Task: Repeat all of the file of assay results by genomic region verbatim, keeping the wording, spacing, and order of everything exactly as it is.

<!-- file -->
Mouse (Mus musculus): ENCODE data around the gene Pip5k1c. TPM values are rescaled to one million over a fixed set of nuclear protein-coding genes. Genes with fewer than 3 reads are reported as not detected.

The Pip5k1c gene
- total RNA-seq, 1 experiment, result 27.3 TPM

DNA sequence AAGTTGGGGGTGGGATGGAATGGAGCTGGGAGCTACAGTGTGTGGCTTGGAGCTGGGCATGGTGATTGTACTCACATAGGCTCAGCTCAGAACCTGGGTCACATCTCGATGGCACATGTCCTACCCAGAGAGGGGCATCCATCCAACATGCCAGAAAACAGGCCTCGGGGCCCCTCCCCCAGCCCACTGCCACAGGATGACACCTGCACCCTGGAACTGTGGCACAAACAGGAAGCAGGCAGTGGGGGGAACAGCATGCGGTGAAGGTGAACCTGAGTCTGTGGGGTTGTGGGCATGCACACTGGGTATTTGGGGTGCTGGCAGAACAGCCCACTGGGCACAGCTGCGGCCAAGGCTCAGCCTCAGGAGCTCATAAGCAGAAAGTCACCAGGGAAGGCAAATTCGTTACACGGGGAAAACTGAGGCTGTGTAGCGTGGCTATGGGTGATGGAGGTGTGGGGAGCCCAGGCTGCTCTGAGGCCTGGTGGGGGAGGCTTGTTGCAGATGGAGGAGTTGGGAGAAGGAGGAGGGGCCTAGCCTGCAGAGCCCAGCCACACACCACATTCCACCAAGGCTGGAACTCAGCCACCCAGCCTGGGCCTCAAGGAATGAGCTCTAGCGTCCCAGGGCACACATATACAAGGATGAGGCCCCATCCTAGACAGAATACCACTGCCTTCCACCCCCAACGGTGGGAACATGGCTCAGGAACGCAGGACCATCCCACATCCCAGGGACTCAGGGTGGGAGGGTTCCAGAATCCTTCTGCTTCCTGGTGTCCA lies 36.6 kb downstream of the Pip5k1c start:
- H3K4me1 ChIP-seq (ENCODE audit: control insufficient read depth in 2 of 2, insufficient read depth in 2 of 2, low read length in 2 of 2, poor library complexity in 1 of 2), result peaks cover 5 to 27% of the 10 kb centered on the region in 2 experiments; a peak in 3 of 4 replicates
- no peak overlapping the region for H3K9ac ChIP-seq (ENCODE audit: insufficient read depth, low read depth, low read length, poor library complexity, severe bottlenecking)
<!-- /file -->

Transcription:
Mouse (Mus musculus): ENCODE data around the gene Pip5k1c. TPM values are rescaled to one million over a fixed set of nuclear protein-coding genes. Genes with fewer than 3 reads are reported as not detected.

The Pip5k1c gene
- total RNA-seq, 1 experiment, result 27.3 TPM

DNA sequence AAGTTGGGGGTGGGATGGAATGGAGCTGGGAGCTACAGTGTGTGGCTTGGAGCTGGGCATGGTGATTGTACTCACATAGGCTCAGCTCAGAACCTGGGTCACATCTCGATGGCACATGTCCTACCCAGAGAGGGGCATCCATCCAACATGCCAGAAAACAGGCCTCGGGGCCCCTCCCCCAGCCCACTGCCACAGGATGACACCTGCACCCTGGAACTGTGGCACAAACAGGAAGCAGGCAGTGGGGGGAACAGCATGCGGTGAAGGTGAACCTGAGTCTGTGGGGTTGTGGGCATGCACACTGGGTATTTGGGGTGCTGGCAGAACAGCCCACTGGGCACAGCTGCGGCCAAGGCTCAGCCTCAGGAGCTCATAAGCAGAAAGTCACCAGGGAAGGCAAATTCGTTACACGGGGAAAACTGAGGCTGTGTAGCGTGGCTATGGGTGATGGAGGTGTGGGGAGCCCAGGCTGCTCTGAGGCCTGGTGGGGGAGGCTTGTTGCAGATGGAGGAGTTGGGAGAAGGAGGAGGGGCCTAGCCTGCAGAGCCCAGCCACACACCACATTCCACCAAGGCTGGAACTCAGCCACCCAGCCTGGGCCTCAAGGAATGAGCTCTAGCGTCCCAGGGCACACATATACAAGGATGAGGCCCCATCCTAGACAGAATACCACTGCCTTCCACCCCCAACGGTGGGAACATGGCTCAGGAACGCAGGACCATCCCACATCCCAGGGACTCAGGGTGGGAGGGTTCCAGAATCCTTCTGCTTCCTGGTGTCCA lies 36.6 kb downstream of the Pip5k1c start:
- H3K4me1 ChIP-seq (ENCODE audit: control insufficient read depth in 2 of 2, insufficient read depth in 2 of 2, low read length in 2 of 2, poor library complexity in 1 of 2), result peaks cover 5 to 27% of the 10 kb centered on the region in 2 experiments; a peak in 3 of 4 replicates
- no peak overlapping the region for H3K9ac ChIP-seq (ENCODE audit: insufficient read depth, low read depth, low read length, poor library complexity, severe bottlenecking)